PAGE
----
The word of God teaches us that the Lord uses the “foolishness” of preaching to save those who believe (1 Corinthians 1:21) and that God reveals His will regarding eternal life through preaching (Titus 1:4). Hence, we can never overstate the importance of preaching to fulfill the purposes of God on the earth. That being said, in my experience of more than 30 years of preaching the gospel, I have found there are times preaching hurts — and we do more harm than good with our messages.
Sometimes preaching hurts more than helps
1. When we perpetuate the “false self” instead of confronting it.
Much of the preaching today is very similar to the motivational speeches and teachings by folks like Tony Robbins, Napoleon Hill and others: very encouraging messages that have profound truths regarding human capability, goal setting and maximizing our potential as human beings.
While there is much truth in these messages, there is one fatal flaw: They assume a human can achieve his or her full potential and purpose apart from relying upon Jesus Christ!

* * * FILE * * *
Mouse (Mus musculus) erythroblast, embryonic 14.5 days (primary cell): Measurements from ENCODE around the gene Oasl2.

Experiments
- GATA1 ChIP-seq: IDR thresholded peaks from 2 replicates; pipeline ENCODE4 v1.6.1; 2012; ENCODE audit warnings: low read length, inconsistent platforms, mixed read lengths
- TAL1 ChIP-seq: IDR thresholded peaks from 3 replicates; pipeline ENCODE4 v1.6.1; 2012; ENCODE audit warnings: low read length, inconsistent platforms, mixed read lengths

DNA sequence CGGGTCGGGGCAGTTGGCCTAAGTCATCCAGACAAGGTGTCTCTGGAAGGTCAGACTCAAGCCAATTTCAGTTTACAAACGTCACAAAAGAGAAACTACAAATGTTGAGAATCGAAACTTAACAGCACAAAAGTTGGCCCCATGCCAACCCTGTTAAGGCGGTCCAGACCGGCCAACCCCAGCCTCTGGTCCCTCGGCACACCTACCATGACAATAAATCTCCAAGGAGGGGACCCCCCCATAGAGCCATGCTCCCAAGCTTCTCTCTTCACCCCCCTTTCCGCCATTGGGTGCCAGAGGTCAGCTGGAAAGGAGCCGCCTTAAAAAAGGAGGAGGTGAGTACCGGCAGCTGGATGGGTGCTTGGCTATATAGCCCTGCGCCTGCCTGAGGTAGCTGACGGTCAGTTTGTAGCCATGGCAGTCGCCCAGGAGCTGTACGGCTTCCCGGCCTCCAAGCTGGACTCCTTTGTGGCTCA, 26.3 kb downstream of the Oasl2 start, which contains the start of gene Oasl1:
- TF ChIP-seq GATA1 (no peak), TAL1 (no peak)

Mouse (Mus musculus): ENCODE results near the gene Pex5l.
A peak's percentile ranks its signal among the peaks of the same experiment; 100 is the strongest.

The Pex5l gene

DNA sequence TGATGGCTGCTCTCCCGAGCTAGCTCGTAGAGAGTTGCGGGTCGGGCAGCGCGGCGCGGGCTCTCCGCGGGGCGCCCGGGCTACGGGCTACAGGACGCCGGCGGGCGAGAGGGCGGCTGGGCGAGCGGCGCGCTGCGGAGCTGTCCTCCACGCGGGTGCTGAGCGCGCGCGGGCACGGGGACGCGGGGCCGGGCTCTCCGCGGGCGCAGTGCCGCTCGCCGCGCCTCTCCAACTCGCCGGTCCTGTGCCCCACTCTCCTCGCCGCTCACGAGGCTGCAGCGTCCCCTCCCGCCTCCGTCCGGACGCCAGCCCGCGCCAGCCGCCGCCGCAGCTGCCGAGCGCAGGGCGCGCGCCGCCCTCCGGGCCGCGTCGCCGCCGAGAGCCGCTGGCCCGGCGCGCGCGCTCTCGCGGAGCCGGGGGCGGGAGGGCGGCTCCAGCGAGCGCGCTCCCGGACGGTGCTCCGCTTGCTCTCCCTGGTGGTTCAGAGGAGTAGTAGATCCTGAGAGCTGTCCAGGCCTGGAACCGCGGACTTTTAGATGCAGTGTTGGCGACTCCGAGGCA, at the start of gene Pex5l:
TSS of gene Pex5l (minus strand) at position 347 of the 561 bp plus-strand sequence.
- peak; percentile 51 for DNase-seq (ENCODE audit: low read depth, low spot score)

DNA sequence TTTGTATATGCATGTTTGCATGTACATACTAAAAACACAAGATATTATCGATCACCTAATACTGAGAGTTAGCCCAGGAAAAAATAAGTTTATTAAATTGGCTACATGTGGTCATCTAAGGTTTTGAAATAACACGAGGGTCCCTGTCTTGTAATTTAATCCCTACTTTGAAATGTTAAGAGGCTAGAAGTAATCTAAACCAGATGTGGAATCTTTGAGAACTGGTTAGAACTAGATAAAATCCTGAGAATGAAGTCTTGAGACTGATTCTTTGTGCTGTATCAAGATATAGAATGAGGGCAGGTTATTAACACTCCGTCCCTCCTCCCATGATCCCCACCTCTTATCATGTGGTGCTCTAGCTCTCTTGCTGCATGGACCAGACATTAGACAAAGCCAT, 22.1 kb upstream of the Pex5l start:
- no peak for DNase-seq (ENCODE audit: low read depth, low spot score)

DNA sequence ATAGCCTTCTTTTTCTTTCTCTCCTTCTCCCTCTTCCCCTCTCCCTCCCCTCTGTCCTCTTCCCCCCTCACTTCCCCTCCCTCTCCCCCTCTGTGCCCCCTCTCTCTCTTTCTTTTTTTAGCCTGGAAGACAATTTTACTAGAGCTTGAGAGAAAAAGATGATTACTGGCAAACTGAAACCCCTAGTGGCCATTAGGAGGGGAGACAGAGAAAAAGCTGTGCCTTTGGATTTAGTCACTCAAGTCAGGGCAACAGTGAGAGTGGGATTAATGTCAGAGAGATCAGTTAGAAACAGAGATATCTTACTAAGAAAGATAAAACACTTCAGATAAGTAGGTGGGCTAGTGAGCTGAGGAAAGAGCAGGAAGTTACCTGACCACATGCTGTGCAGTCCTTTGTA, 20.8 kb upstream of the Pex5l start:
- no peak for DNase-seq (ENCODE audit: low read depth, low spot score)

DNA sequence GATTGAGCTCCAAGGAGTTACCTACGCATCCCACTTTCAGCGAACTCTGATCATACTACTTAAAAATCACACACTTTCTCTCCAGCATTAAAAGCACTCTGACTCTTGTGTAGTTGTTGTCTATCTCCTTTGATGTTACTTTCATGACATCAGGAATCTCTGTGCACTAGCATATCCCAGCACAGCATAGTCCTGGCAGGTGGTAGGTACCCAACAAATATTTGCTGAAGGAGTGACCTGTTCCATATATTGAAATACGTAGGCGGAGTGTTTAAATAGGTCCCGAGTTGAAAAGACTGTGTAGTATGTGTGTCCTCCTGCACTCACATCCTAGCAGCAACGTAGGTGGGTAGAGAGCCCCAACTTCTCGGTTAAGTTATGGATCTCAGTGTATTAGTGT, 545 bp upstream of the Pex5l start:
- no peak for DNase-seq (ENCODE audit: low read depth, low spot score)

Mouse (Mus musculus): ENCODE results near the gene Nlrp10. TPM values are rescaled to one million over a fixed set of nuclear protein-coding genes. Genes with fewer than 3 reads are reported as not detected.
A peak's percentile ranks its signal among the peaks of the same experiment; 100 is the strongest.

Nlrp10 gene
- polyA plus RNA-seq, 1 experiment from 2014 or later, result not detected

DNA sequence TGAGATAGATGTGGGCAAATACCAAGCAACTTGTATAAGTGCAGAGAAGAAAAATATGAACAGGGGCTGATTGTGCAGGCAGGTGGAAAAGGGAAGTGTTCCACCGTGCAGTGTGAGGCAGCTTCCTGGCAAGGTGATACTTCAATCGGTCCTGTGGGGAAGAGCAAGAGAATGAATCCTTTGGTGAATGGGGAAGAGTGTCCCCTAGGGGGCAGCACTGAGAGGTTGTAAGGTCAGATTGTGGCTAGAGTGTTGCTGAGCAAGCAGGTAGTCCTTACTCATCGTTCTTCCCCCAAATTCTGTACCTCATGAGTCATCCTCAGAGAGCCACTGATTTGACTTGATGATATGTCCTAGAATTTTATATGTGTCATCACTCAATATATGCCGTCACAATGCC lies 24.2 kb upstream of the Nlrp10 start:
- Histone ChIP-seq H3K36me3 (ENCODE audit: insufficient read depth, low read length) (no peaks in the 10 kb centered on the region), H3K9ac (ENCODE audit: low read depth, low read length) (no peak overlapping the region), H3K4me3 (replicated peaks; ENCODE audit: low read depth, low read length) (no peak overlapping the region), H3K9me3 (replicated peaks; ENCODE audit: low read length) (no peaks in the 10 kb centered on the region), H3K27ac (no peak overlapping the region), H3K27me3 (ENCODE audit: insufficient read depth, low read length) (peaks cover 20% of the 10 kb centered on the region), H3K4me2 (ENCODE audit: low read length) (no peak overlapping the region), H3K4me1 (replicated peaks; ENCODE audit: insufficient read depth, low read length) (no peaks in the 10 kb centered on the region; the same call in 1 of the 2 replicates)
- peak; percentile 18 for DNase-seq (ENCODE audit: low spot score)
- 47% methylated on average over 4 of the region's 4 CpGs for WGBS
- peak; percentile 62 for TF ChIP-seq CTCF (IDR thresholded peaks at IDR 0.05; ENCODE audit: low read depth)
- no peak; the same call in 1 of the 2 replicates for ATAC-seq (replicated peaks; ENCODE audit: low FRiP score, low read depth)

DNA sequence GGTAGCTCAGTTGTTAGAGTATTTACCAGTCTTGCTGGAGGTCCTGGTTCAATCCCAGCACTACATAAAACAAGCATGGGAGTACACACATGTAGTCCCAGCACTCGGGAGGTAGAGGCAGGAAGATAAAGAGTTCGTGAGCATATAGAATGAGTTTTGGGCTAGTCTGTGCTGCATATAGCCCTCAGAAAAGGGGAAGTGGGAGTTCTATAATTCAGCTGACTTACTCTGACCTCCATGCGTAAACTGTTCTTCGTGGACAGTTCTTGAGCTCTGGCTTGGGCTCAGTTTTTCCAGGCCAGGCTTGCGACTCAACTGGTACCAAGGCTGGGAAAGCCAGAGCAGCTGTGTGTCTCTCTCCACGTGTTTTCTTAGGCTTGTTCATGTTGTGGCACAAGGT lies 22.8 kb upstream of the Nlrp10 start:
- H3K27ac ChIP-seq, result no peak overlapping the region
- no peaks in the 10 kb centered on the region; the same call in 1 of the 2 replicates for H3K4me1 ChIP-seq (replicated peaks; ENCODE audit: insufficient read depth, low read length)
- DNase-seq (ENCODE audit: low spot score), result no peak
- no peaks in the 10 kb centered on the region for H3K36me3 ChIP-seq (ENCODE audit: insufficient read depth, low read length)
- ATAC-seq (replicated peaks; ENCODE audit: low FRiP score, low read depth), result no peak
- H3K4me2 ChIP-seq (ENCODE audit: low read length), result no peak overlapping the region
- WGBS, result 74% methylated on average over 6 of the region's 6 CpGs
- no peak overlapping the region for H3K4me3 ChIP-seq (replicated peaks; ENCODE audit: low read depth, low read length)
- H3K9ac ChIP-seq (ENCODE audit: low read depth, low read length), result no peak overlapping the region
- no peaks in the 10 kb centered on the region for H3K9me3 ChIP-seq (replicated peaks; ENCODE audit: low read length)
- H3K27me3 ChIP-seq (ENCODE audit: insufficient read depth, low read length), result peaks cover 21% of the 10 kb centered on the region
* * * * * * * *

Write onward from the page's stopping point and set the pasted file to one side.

In John 15, Jesus says, “Apart from me you can do nothing.” These motivational speakers perpetuate a Semipelagian message that almost assumes the goodness of men without taking into consideration original sin!
Unfortunately, the same kind of motivational speeches are now filling up churches across the world by Christian preachers who attempt to Christianize their teaching by invoking the name of Christ once in a while!
The end result is this kind of preaching perpetuates the “false self” that only looks for self-fulfillment, self-preservation, happiness and the fulfillment of our dreams—all without going to the cross and dying to self!
A preacher who only encourages human potential and the fulfillment of self-centered “dreams” based on our “passions” and not based on dying to self and seeking first the Kingdom of God is doing much harm to their followers!
Eventually, all these believers will fall flat on their faces because God will not allow them to fulfill their divine purpose based solely upon human achievement and effort.